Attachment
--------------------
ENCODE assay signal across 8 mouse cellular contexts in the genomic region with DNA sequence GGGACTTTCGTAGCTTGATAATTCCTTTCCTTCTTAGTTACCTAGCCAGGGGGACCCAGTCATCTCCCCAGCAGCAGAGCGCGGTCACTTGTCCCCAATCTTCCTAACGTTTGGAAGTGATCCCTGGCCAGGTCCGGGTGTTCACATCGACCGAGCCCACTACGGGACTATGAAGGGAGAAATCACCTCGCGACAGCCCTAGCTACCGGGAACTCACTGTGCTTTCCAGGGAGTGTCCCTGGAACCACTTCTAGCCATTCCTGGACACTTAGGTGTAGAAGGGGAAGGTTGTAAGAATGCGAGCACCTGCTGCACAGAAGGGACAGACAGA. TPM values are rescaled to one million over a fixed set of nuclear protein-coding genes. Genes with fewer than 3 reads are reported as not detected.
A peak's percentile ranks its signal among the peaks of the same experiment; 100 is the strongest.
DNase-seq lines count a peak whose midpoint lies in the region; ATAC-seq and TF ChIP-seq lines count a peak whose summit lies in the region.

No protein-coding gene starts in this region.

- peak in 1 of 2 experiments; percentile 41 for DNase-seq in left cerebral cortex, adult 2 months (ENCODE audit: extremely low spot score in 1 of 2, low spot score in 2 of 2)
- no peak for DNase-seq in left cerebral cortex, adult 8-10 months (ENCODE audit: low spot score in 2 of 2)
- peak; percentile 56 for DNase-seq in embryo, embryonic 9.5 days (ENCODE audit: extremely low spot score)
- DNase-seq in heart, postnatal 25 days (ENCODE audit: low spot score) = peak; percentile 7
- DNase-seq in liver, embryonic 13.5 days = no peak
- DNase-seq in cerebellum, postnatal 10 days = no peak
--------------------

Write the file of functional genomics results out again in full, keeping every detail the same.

ENCODE assay signal across 8 mouse cellular contexts in the genomic region with DNA sequence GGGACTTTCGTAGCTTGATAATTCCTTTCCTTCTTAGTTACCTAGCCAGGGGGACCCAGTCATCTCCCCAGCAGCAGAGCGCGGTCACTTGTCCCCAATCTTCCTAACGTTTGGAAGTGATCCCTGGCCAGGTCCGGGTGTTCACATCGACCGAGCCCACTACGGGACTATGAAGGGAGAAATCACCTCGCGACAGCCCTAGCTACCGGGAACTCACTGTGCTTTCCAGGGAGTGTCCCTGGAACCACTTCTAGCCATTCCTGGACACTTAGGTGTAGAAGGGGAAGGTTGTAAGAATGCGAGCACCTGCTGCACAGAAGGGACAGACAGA. TPM values are rescaled to one million over a fixed set of nuclear protein-coding genes. Genes with fewer than 3 reads are reported as not detected.
A peak's percentile ranks its signal among the peaks of the same experiment; 100 is the strongest.
DNase-seq lines count a peak whose midpoint lies in the region; ATAC-seq and TF ChIP-seq lines count a peak whose summit lies in the region.

No protein-coding gene starts in this region.

- peak in 1 of 2 experiments; percentile 41 for DNase-seq in left cerebral cortex, adult 2 months (ENCODE audit: extremely low spot score in 1 of 2, low spot score in 2 of 2)
- no peak for DNase-seq in left cerebral cortex, adult 8-10 months (ENCODE audit: low spot score in 2 of 2)
- peak; percentile 56 for DNase-seq in embryo, embryonic 9.5 days (ENCODE audit: extremely low spot score)
- DNase-seq in heart, postnatal 25 days (ENCODE audit: low spot score) = peak; percentile 7
- DNase-seq in liver, embryonic 13.5 days = no peak
- DNase-seq in cerebellum, postnatal 10 days = no peak